Why You Must Manage Medical Waste Properly
Medical waste is extremely dangerous. A business can cause significant harm to the environment if its medical waste disposal policies are not well-defined. For example, poor medical waste disposal can transmit disease, disrupt wildlife, and harm brand reputation. As a result, organisations must instil in their employees the importance of properly disposing of medical waste. Getting rid of medical waste successfully allows a company to create a workplace that is safe for both patients and employees.
Here, we look at the top reasons for disposing of medical waste properly.
It is considered hazardous in nature
You may be interested to know what the World Health Organization (WHO) classifies as medical waste. The WHO has categorised medical waste into the following categories.
- Pathological: Contaminated animal carcasses, and human tissue
- Infectious: Bodily fluids, bandages from isolated patients, animal wastes, blood, and stocks and cultures of infectious agents that are usually used for research purposes
- Sharps: Syringes, needles, blades, and broken glass that may expose anyone to infection or injure them
- Chemicals: Disinfectants, solvents, mercury from thermometers, heavy metals, and batteries from different medical devices
- Pharmaceuticals: Unused, contaminated, and expired drugs
- Genotoxic: Carcinogenic, teratogenic, and mutagenic substances that are primarily used during cancer treatment
- Radioactive: Chiefly diagnostic materials used in radiotherapies
- General: Other generic medical waste commonly found in medical setups
Putting medical staff at risk
Your personnel can be affected by medical waste at your facility until it is properly disposed of. As a result, you are prohibited from disposing of infectious items and sharps in normal garbage receptacles. If your employees dump sharp objects into a typical rubbish bin, anyone picking up waste is likely to injure themselves. Furthermore, disposing of sharps in a standard waste bin exposes your staff and medical workers to disease transmission, including:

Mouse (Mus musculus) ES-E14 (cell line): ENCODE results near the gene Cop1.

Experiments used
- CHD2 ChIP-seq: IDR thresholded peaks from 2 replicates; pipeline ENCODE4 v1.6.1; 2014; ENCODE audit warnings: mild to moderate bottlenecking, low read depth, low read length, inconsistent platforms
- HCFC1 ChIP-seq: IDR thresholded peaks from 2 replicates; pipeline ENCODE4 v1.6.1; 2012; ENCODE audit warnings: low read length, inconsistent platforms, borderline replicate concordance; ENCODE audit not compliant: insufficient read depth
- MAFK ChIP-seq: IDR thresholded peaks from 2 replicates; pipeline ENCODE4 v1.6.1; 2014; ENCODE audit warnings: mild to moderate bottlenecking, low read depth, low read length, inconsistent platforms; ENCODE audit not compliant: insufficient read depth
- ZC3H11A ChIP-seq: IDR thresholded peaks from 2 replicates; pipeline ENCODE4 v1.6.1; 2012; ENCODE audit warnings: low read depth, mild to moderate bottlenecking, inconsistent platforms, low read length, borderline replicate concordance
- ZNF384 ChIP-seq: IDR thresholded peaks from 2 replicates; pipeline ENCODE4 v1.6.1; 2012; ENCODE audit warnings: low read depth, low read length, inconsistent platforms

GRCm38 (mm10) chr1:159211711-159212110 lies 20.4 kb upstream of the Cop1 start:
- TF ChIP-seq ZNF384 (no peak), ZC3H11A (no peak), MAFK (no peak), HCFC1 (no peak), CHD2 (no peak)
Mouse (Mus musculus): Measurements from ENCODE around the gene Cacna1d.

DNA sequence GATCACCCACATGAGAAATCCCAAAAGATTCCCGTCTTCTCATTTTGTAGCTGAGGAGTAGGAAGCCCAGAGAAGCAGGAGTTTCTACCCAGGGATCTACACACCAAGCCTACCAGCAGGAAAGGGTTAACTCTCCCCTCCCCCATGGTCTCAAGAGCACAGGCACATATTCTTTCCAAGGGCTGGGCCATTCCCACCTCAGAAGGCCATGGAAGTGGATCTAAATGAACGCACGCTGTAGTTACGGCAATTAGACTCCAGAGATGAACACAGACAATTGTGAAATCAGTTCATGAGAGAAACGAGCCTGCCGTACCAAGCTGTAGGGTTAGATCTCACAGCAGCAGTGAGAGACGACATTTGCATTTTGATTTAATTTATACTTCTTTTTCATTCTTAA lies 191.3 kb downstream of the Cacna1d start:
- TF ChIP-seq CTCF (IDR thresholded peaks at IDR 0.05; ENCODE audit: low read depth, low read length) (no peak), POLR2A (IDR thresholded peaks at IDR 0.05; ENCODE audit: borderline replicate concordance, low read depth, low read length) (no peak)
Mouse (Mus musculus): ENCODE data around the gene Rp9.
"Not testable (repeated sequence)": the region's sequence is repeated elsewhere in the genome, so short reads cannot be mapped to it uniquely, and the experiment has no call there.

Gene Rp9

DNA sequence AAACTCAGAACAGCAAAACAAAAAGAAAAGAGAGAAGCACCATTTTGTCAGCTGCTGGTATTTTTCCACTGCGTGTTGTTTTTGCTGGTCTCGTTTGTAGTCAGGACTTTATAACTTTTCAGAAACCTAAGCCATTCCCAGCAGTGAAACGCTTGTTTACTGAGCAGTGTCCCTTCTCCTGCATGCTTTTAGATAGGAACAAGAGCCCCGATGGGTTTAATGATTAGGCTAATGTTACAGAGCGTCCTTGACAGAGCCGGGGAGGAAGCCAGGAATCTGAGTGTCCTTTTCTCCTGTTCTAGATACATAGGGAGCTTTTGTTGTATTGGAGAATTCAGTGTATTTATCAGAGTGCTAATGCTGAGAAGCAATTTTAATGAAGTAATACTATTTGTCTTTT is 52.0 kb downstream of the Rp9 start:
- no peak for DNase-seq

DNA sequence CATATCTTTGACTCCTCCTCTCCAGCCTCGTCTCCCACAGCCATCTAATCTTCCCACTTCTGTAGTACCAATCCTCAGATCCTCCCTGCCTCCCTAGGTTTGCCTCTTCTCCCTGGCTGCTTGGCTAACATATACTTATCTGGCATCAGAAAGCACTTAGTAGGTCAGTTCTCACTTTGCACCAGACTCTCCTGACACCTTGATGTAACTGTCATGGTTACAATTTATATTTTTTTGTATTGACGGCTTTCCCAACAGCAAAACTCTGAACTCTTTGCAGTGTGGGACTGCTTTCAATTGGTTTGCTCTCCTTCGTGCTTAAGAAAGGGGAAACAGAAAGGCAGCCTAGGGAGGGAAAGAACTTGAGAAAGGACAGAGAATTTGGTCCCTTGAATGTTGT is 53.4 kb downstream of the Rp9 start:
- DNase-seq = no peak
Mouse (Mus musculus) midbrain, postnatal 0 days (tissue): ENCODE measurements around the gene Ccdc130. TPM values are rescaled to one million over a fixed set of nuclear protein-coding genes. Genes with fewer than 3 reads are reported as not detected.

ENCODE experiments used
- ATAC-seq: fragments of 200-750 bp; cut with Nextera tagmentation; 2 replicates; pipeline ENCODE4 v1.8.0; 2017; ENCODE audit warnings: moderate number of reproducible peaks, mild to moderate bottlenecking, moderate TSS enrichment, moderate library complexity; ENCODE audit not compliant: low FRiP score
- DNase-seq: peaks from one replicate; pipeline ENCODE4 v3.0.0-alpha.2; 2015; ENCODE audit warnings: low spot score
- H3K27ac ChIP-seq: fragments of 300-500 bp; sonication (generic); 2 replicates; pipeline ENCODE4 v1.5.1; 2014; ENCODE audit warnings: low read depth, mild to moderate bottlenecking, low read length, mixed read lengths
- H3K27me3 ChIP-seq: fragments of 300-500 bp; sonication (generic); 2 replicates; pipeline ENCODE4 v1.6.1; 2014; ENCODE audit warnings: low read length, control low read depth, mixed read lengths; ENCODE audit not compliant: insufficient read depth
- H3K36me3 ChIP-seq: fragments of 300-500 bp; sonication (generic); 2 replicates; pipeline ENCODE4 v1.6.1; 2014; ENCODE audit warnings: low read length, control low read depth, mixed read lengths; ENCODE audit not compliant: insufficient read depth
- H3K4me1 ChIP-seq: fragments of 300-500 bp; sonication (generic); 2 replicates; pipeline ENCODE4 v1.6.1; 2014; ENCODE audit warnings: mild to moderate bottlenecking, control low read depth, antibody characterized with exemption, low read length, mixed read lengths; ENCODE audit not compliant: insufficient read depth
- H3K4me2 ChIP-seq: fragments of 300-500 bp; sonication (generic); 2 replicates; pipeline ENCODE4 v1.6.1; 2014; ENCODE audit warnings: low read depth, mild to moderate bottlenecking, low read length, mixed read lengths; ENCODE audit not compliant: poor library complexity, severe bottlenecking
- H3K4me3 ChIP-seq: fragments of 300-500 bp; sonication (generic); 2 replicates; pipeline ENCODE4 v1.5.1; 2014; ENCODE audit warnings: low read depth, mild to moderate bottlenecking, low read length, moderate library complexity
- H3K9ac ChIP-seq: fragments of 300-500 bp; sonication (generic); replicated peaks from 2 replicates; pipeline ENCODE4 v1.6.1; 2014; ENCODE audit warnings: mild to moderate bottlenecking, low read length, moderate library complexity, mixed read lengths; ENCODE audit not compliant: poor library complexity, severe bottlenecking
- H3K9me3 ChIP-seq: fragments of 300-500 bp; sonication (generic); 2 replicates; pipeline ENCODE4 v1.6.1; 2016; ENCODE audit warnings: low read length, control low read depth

Some of these diseases may have lifelong impacts and may even cause death if the infected person is not treated on time.
Risking the community
Historically, the majority of medical waste has been disposed of in landfills. However, before disposing of medical waste in landfills, we should consider the extent of the threats that our communities would experience as a result. When you dump medical waste, you endanger the lives of others who live nearby. Furthermore, most medical waste has a lengthy half-life, which means it can take a thousand years to disintegrate.
SOLO: A strategic medical waste disposal partner
At Solo Resource Recovery, we empower you to manage medical waste safely and in an eco-friendly way. Our medical waste disposal processes are in line with every facility’s aim to minimise the chances of:
- Spreading infections
- Causing pollution
- Creating injury
- Promoting chemical toxicity
We ensure all medical waste is contained, transported, and disposed of as per legal requirements. In addition, we ensure that the waste matter is dumped only at EPA-approved sites. We help medical facilities dispose of different waste materials, including:
- Sharps such as needles and other sharp-edged medical instruments
- Blood-soaked and soiled bandages
- Culture dishes and related glassware
- Discarded surgical gloves and scalpels
- Stocks and swabs used for inoculating cultures
- Pharmaceuticals and similar items
Our medical waste collection services are used by surgeons, dentists, hospitals, pharmaceutical units, and life science facilities. We offer different sharps container collection solutions as well. As per this, we offer a 240-litre bin used for disposing of sharps. If you do not require such a high-capacity disposal bin, we have a range of special-purpose bags in different capacities ranging from 1.5 litres to 120 litres.
Contact us today to find out more about Solo’s medical waste collection service.
Please Note: Not all services are available in all locations. Please contact your closest Solo office for more information.